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Skip Navigation LinksDNREC : News : New footbridge provides easier, safer access to Garrisons Lake

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This new footbridge makes Garrisons Lake near
Smyrna a safer and more accessible place to fish.
Contact: Joanna Wilson, DNREC Public Affairs, 302-739-9902.

New footbridge provides easier,
safer access to Garrisons Lake

SMYRNA (July 5, 2012) – Garrisons Lake near Smyrna is one of the top five most-fished ponds in Delaware, with sunfish, largemouth bass and black crappie among the popular fish species anglers can hook there. Now, with a new aluminum footbridge in place connecting the north and south sides of the lake, Garrisons Lake is also a safer and more accessible place to fish.

“Building this footbridge was a matter of public safety, since anglers and visitors previously had to walk along the shoulder of a very busy highway – Route 13 – in order to fish from both sides of the lake,” said DNREC Division of Fish and Wildlife Director David Saveikis. “The bridge also provides safe and convenient fishing access to the spillway.”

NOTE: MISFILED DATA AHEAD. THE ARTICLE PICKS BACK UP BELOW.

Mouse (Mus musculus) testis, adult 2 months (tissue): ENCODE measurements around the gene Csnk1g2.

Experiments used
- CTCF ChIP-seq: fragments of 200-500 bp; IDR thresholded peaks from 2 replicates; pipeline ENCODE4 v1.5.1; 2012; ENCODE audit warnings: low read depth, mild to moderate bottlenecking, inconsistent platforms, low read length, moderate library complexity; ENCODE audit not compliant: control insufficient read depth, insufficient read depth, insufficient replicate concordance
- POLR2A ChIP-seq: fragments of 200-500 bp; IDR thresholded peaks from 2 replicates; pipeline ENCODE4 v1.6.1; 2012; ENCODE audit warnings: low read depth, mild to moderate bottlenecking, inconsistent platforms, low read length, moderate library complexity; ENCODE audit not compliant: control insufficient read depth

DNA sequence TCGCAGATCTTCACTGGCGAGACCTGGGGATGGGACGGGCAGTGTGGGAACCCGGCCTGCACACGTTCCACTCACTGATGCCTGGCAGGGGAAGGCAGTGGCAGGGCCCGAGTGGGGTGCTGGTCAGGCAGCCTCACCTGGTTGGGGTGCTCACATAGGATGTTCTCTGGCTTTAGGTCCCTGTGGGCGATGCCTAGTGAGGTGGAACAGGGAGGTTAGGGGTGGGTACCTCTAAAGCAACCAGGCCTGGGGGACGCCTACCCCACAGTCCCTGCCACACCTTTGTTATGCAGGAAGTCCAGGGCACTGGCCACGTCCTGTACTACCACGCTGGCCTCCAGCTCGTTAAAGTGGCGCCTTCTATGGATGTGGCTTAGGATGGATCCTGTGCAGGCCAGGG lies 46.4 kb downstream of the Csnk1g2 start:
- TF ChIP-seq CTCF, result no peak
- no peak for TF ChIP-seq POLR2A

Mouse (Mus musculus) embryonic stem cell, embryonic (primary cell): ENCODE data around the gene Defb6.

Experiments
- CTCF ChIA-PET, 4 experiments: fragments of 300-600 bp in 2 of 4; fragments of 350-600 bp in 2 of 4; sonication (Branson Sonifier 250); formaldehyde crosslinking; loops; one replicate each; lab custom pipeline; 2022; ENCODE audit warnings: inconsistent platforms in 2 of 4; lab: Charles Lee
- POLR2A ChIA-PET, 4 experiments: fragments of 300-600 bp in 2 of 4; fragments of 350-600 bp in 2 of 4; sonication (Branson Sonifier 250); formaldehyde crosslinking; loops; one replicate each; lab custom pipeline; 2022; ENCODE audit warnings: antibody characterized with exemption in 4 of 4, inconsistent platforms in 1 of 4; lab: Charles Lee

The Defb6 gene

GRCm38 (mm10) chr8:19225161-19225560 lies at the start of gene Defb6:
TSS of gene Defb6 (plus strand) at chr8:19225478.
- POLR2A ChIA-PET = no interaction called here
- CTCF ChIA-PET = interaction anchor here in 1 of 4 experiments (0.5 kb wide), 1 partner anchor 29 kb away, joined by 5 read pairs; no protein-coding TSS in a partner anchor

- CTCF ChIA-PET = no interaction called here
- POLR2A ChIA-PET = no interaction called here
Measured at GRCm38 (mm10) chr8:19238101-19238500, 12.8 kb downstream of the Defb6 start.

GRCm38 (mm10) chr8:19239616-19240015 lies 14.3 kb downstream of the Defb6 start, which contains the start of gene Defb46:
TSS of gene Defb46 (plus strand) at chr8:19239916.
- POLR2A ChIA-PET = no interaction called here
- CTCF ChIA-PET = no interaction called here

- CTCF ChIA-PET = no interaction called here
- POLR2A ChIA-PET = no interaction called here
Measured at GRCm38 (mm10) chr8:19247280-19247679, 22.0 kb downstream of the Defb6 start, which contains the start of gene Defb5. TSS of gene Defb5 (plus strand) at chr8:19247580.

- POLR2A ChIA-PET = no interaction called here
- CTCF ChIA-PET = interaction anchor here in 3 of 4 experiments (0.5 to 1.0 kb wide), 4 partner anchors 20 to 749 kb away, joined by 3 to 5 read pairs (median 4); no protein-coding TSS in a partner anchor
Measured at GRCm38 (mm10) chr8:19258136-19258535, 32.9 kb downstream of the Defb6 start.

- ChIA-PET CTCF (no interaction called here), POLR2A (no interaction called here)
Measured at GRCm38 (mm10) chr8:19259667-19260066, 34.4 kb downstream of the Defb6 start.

Construction started on the nearly 140-foot-long, handicapped-accessible footbridge in January and was completed in June at a cost of approximately $335,000. Funding for the project was split, with 75 percent from the Federal Aid in Sport Fish Restoration Funds allocated to DNREC by the U.S. Fish and Wildlife Service and 25 percent State of Delaware matching funds.

“The Federal funds come from fishing gear taxes paid by recreational anglers and fuel taxes paid by boaters, and the state funds come from recreational fishing license fees, so this project was entirely funded by those who will use and enjoy the results – the fishing public,” said Fisheries Administrator John Clark.

Also included in the project was a paved concrete path to the bridge and rip-rap repairs to the spillway dam. The project contractor was a local company, Kent Construction of Smyrna.

Since 1937, Delaware has received matching funds for fish and wildlife conservation projects from the federal Wildlife and Sport Fish Restoration Program. This pioneering program today serves as a model for cost-effective fish and wildlife conservation and fishing and hunting access funded by those who directly benefit from the resource – the anglers and hunters. Their contributions through this “user pay, public benefit” conservation funding model benefit all Delawareans. In 2012, the DNREC Division of Fish and Wildlife and the U.S. Fish and Wildlife Service are celebrating the 75th anniversary of this longstanding and very productive state and federal partnership.

Vol. 42, No. 253

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